Posted Dec 19, 2012 03:31 pm CST
Conservative icon Robert Bork, whose views on strict constructionism were targeted in a failed Supreme Court nomination, has died at the age of 85.
Bork died early Wednesday from complications from heart disease, report the Washington Post and the New York Times. The Post describes Bork as “a major architect of the conservative rebuttal to what he considered liberal judicial activism.”
“In his writings and in debates on legal doctrine, the burly, bearded, chain-smoking ex-Marine was sharply confrontational,” the Post says. “But friends and enemies alike found him a man of great charm, compassion and intellect, with a wit so sharp a close friend once called it dangerous.”
Bork was a former federal appeals judge, law professor and solicitor general who carried out orders to fire Watergate special prosecutor Archibald Cox. Bork’s Supreme Court nomination failed in 1987 after opponents portrayed him as extremist. His comment that serving on the court would be an “intellectual feast” was criticized as indicating a lack of compassion for the people whose problems led to the court cases.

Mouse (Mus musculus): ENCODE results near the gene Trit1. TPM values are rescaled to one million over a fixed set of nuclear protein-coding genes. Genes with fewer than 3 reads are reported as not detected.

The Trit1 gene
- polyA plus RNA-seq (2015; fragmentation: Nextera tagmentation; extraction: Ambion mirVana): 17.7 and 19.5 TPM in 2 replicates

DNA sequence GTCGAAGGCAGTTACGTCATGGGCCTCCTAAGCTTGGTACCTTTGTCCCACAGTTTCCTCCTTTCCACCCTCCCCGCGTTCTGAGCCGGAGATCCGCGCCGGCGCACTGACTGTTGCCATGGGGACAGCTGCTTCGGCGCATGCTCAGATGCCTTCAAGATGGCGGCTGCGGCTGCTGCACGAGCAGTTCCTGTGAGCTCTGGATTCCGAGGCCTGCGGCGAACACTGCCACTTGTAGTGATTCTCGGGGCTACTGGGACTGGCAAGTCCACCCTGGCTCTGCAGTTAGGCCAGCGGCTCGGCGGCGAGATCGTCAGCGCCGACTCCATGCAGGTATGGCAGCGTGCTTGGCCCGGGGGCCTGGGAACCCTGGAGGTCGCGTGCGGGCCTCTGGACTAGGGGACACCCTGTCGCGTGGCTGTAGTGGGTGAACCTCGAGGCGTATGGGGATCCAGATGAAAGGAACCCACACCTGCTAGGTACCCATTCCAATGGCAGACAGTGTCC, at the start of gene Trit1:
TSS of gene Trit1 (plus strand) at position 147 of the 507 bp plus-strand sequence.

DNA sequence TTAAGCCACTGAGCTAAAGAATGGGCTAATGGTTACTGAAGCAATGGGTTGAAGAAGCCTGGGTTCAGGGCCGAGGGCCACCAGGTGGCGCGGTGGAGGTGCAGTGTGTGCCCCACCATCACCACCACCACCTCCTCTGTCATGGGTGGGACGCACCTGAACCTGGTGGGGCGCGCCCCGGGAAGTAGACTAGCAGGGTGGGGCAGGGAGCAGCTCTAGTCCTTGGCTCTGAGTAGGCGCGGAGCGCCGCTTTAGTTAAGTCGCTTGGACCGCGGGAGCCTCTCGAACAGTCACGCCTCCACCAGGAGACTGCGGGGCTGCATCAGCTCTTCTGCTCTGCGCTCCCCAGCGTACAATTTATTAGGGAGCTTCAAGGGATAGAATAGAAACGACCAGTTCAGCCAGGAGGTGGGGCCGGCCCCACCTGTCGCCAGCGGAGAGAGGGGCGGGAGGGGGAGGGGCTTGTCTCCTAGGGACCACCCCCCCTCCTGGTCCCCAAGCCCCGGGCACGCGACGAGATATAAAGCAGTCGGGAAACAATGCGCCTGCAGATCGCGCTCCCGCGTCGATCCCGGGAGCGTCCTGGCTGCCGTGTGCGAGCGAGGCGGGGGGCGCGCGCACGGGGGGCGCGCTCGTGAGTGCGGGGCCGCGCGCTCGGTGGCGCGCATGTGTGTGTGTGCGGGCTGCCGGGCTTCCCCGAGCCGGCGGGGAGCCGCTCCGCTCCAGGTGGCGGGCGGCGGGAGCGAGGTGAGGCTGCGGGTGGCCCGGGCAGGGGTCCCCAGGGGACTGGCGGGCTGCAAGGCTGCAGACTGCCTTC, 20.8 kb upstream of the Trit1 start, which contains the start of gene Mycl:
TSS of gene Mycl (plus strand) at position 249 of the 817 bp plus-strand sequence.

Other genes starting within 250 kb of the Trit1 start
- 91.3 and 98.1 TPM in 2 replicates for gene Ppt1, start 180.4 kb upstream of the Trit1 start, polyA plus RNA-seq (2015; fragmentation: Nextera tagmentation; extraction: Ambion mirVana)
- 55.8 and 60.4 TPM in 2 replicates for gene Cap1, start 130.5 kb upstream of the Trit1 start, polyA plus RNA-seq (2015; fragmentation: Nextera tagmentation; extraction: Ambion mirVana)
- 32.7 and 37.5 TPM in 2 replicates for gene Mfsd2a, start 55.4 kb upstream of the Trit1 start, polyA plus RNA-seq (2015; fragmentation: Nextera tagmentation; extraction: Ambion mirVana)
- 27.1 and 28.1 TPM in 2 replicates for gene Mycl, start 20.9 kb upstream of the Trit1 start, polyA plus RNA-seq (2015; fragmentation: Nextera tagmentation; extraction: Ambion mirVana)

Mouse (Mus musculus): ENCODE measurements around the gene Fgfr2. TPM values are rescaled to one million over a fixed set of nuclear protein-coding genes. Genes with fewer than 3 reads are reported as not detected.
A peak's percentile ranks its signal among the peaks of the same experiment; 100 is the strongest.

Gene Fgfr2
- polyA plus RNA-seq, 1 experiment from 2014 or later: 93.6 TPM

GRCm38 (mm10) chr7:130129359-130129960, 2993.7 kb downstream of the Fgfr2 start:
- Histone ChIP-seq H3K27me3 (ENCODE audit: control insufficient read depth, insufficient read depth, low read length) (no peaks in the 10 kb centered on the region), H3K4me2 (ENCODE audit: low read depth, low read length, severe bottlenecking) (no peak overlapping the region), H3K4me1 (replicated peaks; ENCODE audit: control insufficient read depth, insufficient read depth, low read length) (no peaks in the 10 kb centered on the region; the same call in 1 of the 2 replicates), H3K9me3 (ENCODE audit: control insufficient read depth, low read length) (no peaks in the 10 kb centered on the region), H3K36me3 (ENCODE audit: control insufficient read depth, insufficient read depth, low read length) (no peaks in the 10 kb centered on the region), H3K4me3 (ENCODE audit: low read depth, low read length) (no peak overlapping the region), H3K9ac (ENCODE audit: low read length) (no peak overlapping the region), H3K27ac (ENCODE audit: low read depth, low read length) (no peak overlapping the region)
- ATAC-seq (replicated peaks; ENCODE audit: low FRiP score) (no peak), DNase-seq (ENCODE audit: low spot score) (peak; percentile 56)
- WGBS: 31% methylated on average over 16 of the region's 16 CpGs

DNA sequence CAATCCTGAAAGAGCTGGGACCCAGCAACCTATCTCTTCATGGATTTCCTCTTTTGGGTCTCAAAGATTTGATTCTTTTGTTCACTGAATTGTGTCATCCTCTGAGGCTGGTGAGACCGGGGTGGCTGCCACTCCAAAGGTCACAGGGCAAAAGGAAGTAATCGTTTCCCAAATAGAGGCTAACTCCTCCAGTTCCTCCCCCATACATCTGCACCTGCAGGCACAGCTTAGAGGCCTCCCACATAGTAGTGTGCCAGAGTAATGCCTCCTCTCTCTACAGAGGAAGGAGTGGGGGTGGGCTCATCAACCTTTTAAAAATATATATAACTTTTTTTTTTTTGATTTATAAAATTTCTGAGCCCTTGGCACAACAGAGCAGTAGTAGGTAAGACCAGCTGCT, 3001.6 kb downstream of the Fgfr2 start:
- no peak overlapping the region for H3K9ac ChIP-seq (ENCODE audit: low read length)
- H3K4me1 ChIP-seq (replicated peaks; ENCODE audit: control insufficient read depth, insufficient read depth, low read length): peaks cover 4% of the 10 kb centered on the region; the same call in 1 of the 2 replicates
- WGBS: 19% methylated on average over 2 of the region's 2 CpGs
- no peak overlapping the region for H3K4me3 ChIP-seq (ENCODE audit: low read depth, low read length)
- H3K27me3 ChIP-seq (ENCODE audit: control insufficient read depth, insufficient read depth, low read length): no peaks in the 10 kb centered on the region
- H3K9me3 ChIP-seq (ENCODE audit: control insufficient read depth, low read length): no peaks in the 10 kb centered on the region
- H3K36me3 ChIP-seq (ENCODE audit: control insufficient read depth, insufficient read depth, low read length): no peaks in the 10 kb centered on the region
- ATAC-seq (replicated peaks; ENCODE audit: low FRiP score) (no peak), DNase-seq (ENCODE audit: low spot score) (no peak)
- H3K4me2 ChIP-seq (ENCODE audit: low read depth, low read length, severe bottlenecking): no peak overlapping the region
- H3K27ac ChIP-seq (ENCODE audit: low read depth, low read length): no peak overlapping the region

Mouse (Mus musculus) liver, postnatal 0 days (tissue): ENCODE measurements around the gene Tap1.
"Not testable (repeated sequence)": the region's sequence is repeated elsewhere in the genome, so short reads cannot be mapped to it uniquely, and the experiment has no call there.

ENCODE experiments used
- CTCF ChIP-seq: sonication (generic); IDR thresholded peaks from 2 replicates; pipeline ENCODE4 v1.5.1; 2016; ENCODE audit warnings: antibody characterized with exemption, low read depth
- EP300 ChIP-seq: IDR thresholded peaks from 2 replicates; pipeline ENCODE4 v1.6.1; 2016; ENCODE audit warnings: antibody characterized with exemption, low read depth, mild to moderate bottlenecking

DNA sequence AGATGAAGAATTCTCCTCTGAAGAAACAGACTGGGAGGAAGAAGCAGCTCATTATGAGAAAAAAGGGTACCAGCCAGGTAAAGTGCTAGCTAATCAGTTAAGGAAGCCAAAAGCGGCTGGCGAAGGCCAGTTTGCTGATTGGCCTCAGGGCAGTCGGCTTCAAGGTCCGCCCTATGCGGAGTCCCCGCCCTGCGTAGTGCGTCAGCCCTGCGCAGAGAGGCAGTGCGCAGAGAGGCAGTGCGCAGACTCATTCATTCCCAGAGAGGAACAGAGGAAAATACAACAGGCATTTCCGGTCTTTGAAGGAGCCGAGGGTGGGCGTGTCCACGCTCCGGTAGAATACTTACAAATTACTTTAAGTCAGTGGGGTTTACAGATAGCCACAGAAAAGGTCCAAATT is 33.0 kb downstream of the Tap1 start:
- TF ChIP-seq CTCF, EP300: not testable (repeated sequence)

Bork advocated strict constructionism and originalism, the view that the Constitution should be interpreted based on the framers’ values, the Times says. In particular, he opposed the view that the Constitution contained a right of privacy protecting a right to abortion or contraceptives.
The rejection of his Supreme Court bid led to the phrase “getting Borked” and changed the nominations process, the Times says. “The success of the anti-Bork campaign is widely seen to have shifted the tone and emphasis of Supreme Court nominations since then, giving them an often strong political cast and making it hard, many argue, for a nominee with firmly held views ever to get confirmed,” its obituary says.